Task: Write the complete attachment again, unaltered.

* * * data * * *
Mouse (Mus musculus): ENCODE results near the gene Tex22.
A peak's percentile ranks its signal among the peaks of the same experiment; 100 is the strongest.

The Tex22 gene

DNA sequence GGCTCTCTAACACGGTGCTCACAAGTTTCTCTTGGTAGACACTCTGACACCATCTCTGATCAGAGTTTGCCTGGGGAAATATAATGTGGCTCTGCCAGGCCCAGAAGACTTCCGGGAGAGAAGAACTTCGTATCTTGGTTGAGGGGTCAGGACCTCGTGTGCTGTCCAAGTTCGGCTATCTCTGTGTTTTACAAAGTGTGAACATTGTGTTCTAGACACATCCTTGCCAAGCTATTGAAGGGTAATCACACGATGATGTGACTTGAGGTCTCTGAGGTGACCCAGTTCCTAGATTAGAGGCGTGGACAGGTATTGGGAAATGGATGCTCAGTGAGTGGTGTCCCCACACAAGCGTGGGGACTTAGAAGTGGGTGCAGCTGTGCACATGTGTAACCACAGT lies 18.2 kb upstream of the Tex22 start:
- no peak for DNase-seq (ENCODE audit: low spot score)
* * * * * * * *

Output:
Mouse (Mus musculus): ENCODE results near the gene Tex22.
A peak's percentile ranks its signal among the peaks of the same experiment; 100 is the strongest.

The Tex22 gene

DNA sequence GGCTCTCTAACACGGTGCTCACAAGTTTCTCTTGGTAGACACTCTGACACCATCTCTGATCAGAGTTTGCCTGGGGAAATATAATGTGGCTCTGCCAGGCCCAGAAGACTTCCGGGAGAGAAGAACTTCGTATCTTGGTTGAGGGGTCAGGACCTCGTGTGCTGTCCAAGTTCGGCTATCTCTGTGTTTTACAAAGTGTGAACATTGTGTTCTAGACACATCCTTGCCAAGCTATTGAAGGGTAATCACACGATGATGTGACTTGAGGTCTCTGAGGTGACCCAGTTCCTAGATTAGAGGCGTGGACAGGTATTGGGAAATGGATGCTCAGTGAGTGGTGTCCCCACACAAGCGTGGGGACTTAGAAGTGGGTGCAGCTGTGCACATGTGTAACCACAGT lies 18.2 kb upstream of the Tex22 start:
- no peak for DNase-seq (ENCODE audit: low spot score)